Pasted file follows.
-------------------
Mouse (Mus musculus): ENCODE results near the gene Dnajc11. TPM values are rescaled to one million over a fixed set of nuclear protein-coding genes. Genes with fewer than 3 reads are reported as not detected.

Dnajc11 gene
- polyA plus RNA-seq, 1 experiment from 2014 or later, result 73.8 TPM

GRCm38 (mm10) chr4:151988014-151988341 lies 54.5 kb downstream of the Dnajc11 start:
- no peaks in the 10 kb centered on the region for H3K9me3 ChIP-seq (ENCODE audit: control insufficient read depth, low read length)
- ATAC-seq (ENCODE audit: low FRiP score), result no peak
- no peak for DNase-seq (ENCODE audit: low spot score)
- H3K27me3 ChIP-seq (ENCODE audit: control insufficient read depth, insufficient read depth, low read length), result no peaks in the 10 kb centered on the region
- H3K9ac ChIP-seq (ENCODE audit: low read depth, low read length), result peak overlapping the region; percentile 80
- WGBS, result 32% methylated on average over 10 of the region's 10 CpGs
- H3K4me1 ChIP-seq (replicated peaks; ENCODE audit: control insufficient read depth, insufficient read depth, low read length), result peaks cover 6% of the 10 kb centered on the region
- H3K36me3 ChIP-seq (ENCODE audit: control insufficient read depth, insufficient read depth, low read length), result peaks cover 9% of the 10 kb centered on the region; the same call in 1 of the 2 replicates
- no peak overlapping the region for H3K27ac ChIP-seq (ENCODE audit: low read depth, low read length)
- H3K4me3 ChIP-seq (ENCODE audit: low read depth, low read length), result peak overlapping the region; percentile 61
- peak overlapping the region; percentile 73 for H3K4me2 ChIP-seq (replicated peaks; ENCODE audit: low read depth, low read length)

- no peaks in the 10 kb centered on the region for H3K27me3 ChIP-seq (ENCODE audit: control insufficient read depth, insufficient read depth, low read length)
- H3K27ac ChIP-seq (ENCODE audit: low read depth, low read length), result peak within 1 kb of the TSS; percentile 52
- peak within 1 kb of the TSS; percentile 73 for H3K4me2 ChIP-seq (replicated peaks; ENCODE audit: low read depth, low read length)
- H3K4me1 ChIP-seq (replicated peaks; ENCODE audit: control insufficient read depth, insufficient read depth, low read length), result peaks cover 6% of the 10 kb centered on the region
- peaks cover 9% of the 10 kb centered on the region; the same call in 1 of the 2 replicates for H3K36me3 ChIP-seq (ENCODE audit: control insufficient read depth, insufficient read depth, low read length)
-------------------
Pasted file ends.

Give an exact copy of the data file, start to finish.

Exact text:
Mouse (Mus musculus): ENCODE results near the gene Dnajc11. TPM values are rescaled to one million over a fixed set of nuclear protein-coding genes. Genes with fewer than 3 reads are reported as not detected.

Dnajc11 gene
- polyA plus RNA-seq, 1 experiment from 2014 or later, result 73.8 TPM

GRCm38 (mm10) chr4:151988014-151988341 lies 54.5 kb downstream of the Dnajc11 start:
- no peaks in the 10 kb centered on the region for H3K9me3 ChIP-seq (ENCODE audit: control insufficient read depth, low read length)
- ATAC-seq (ENCODE audit: low FRiP score), result no peak
- no peak for DNase-seq (ENCODE audit: low spot score)
- H3K27me3 ChIP-seq (ENCODE audit: control insufficient read depth, insufficient read depth, low read length), result no peaks in the 10 kb centered on the region
- H3K9ac ChIP-seq (ENCODE audit: low read depth, low read length), result peak overlapping the region; percentile 80
- WGBS, result 32% methylated on average over 10 of the region's 10 CpGs
- H3K4me1 ChIP-seq (replicated peaks; ENCODE audit: control insufficient read depth, insufficient read depth, low read length), result peaks cover 6% of the 10 kb centered on the region
- H3K36me3 ChIP-seq (ENCODE audit: control insufficient read depth, insufficient read depth, low read length), result peaks cover 9% of the 10 kb centered on the region; the same call in 1 of the 2 replicates
- no peak overlapping the region for H3K27ac ChIP-seq (ENCODE audit: low read depth, low read length)
- H3K4me3 ChIP-seq (ENCODE audit: low read depth, low read length), result peak overlapping the region; percentile 61
- peak overlapping the region; percentile 73 for H3K4me2 ChIP-seq (replicated peaks; ENCODE audit: low read depth, low read length)

- no peaks in the 10 kb centered on the region for H3K27me3 ChIP-seq (ENCODE audit: control insufficient read depth, insufficient read depth, low read length)
- H3K27ac ChIP-seq (ENCODE audit: low read depth, low read length), result peak within 1 kb of the TSS; percentile 52
- peak within 1 kb of the TSS; percentile 73 for H3K4me2 ChIP-seq (replicated peaks; ENCODE audit: low read depth, low read length)
- H3K4me1 ChIP-seq (replicated peaks; ENCODE audit: control insufficient read depth, insufficient read depth, low read length), result peaks cover 6% of the 10 kb centered on the region
- peaks cover 9% of the 10 kb centered on the region; the same call in 1 of the 2 replicates for H3K36me3 ChIP-seq (ENCODE audit: control insufficient read depth, insufficient read depth, low read length)